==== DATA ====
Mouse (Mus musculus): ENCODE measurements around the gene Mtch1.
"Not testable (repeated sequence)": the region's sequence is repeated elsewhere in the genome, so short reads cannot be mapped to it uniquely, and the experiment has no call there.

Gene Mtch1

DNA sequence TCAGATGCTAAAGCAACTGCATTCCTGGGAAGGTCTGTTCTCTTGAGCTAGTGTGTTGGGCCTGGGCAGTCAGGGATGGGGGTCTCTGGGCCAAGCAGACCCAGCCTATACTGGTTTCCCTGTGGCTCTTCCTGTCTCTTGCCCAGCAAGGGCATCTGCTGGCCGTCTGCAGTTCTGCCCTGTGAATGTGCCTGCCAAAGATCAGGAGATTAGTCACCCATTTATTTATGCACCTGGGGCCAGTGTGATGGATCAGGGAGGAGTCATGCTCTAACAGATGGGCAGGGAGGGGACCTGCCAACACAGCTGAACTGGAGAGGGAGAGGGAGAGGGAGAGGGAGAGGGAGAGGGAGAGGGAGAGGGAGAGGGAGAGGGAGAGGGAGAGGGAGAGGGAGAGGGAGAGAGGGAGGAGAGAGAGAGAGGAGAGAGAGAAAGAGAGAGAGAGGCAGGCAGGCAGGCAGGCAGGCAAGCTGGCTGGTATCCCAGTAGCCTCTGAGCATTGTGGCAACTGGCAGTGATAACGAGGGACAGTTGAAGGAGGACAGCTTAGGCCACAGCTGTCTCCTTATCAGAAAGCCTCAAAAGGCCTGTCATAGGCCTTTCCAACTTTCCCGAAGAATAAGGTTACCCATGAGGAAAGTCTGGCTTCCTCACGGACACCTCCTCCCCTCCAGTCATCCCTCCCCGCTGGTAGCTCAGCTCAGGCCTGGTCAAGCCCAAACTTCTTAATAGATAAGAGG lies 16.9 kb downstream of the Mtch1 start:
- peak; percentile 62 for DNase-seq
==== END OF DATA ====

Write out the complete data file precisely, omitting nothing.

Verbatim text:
Mouse (Mus musculus): ENCODE measurements around the gene Mtch1.
"Not testable (repeated sequence)": the region's sequence is repeated elsewhere in the genome, so short reads cannot be mapped to it uniquely, and the experiment has no call there.

Gene Mtch1

DNA sequence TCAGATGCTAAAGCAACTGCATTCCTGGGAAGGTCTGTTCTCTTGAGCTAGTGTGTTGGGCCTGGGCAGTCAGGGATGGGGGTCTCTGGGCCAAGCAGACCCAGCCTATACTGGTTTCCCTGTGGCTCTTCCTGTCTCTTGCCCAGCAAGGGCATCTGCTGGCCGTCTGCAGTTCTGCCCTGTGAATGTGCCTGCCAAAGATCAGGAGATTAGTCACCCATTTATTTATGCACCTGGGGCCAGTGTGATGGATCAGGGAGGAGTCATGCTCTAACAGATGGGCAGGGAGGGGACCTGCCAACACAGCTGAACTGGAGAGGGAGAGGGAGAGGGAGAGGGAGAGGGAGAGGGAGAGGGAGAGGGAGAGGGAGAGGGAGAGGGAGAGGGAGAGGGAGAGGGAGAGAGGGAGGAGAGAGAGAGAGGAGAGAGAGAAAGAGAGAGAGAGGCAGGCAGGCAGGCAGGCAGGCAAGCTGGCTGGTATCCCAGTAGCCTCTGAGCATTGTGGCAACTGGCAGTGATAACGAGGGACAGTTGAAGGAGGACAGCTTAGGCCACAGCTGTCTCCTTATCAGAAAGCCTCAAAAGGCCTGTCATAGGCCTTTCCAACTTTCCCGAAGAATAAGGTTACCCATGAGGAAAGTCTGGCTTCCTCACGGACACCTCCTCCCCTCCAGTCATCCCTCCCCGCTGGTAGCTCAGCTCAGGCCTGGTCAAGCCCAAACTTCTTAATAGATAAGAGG lies 16.9 kb downstream of the Mtch1 start:
- peak; percentile 62 for DNase-seq